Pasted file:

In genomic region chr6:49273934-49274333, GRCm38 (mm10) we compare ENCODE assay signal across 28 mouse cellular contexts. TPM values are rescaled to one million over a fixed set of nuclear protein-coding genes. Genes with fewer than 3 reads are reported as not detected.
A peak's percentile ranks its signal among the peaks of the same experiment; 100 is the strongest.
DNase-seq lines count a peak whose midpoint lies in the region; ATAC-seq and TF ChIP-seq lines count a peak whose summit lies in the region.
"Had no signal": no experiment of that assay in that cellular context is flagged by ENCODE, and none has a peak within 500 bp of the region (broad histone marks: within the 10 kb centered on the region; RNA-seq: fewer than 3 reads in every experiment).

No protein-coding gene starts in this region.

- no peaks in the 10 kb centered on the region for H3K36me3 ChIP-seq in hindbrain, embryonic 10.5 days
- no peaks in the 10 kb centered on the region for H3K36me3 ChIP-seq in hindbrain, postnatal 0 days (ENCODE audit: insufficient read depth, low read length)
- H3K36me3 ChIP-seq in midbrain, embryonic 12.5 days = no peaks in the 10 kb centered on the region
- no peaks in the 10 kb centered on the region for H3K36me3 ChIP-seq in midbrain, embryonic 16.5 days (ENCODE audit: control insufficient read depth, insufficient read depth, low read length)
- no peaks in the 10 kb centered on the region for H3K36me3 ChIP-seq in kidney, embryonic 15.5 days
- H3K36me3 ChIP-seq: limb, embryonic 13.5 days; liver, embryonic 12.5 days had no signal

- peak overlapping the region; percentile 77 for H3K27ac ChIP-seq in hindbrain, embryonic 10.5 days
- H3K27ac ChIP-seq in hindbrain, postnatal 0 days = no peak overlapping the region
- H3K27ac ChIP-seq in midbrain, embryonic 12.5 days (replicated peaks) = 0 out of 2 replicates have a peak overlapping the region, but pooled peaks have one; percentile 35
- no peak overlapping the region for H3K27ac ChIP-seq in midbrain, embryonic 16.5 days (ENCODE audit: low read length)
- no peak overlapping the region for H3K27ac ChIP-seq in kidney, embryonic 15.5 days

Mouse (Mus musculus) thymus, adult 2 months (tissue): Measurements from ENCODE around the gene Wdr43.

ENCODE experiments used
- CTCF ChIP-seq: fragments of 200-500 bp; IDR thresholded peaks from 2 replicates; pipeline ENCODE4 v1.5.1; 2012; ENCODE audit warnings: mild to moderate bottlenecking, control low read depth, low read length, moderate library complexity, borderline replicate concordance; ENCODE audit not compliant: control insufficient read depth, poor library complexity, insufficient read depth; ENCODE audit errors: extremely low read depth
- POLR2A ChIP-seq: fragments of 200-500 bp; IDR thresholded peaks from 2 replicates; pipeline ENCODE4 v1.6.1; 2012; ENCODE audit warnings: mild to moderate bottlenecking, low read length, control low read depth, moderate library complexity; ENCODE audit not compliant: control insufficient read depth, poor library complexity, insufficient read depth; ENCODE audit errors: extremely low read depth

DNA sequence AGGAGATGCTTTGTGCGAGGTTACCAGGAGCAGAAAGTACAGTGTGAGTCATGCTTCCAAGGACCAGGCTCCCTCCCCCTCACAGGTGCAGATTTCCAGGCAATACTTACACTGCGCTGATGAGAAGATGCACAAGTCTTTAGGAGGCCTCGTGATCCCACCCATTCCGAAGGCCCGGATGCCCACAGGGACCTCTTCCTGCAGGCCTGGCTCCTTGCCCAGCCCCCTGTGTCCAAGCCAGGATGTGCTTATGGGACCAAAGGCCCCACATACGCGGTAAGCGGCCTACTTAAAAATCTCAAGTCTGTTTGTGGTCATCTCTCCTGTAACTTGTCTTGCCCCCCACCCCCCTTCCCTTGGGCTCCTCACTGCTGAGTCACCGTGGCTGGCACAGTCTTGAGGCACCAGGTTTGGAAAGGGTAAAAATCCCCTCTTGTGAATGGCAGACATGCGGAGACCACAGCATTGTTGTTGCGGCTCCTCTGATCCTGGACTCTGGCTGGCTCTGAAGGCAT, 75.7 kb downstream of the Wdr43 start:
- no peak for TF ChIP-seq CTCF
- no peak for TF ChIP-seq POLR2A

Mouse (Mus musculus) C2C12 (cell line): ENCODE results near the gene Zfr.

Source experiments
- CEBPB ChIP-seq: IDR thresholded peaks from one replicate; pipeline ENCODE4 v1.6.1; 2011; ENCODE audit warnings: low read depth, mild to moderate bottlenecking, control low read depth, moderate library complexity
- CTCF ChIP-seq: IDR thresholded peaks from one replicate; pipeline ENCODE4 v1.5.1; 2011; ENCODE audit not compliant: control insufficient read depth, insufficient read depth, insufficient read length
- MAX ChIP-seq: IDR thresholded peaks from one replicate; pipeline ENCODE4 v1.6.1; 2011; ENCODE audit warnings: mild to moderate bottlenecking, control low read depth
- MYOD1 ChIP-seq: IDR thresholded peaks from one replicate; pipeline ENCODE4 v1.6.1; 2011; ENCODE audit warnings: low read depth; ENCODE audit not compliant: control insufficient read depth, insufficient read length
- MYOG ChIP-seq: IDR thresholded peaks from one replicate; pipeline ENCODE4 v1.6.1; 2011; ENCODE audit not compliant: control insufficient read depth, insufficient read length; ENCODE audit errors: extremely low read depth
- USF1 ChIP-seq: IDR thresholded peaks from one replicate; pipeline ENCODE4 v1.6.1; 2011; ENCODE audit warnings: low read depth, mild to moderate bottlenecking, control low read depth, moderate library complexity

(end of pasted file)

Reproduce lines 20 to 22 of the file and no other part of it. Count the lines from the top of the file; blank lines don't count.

- POLR2A ChIP-seq: fragments of 200-500 bp; IDR thresholded peaks from 2 replicates; pipeline ENCODE4 v1.6.1; 2012; ENCODE audit warnings: mild to moderate bottlenecking, low read length, control low read depth, moderate library complexity; ENCODE audit not compliant: control insufficient read depth, poor library complexity, insufficient read depth; ENCODE audit errors: extremely low read depth

DNA sequence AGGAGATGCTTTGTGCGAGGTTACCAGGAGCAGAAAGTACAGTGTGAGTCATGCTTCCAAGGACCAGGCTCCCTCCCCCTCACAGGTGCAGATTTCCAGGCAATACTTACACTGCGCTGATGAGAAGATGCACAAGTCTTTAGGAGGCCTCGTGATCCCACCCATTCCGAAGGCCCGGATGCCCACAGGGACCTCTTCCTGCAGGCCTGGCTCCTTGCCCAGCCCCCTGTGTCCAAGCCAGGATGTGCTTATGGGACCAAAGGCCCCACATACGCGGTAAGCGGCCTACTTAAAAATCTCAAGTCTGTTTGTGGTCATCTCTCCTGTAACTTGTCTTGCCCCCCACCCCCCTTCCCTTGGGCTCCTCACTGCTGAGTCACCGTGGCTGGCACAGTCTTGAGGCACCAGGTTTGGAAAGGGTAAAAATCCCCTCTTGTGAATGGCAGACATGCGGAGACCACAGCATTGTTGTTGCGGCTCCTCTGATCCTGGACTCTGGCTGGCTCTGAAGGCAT, 75.7 kb downstream of the Wdr43 start:
- no peak for TF ChIP-seq CTCF